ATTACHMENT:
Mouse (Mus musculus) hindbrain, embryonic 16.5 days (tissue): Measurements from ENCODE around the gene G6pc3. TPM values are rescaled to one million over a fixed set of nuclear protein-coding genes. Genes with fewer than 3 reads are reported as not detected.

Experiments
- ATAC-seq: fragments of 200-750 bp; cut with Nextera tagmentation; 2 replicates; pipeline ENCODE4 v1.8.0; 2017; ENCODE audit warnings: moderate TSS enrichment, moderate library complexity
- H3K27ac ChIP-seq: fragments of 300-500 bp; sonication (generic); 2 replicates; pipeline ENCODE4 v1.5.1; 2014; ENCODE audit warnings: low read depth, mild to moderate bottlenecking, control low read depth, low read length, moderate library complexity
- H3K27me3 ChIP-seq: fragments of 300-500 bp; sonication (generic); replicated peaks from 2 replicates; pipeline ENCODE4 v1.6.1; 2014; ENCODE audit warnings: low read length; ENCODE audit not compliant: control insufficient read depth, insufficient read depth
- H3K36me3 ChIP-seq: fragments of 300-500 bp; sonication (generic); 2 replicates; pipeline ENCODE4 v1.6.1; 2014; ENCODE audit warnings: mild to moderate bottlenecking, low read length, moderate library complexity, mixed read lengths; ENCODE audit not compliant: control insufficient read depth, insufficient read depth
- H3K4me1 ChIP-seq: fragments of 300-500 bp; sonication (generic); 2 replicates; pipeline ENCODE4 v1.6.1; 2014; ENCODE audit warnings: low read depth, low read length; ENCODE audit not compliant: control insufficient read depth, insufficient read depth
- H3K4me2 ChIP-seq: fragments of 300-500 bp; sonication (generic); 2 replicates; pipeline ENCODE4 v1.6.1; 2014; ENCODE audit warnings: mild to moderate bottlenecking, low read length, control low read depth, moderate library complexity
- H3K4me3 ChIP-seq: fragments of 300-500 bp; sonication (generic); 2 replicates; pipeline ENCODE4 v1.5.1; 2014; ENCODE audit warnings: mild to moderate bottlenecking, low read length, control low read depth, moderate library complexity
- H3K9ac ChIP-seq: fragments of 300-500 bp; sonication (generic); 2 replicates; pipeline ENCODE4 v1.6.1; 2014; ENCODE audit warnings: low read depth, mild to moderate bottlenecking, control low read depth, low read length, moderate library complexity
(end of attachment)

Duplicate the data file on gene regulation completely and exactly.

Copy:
Mouse (Mus musculus) hindbrain, embryonic 16.5 days (tissue): Measurements from ENCODE around the gene G6pc3. TPM values are rescaled to one million over a fixed set of nuclear protein-coding genes. Genes with fewer than 3 reads are reported as not detected.

Experiments
- ATAC-seq: fragments of 200-750 bp; cut with Nextera tagmentation; 2 replicates; pipeline ENCODE4 v1.8.0; 2017; ENCODE audit warnings: moderate TSS enrichment, moderate library complexity
- H3K27ac ChIP-seq: fragments of 300-500 bp; sonication (generic); 2 replicates; pipeline ENCODE4 v1.5.1; 2014; ENCODE audit warnings: low read depth, mild to moderate bottlenecking, control low read depth, low read length, moderate library complexity
- H3K27me3 ChIP-seq: fragments of 300-500 bp; sonication (generic); replicated peaks from 2 replicates; pipeline ENCODE4 v1.6.1; 2014; ENCODE audit warnings: low read length; ENCODE audit not compliant: control insufficient read depth, insufficient read depth
- H3K36me3 ChIP-seq: fragments of 300-500 bp; sonication (generic); 2 replicates; pipeline ENCODE4 v1.6.1; 2014; ENCODE audit warnings: mild to moderate bottlenecking, low read length, moderate library complexity, mixed read lengths; ENCODE audit not compliant: control insufficient read depth, insufficient read depth
- H3K4me1 ChIP-seq: fragments of 300-500 bp; sonication (generic); 2 replicates; pipeline ENCODE4 v1.6.1; 2014; ENCODE audit warnings: low read depth, low read length; ENCODE audit not compliant: control insufficient read depth, insufficient read depth
- H3K4me2 ChIP-seq: fragments of 300-500 bp; sonication (generic); 2 replicates; pipeline ENCODE4 v1.6.1; 2014; ENCODE audit warnings: mild to moderate bottlenecking, low read length, control low read depth, moderate library complexity
- H3K4me3 ChIP-seq: fragments of 300-500 bp; sonication (generic); 2 replicates; pipeline ENCODE4 v1.5.1; 2014; ENCODE audit warnings: mild to moderate bottlenecking, low read length, control low read depth, moderate library complexity
- H3K9ac ChIP-seq: fragments of 300-500 bp; sonication (generic); 2 replicates; pipeline ENCODE4 v1.6.1; 2014; ENCODE audit warnings: low read depth, mild to moderate bottlenecking, control low read depth, low read length, moderate library complexity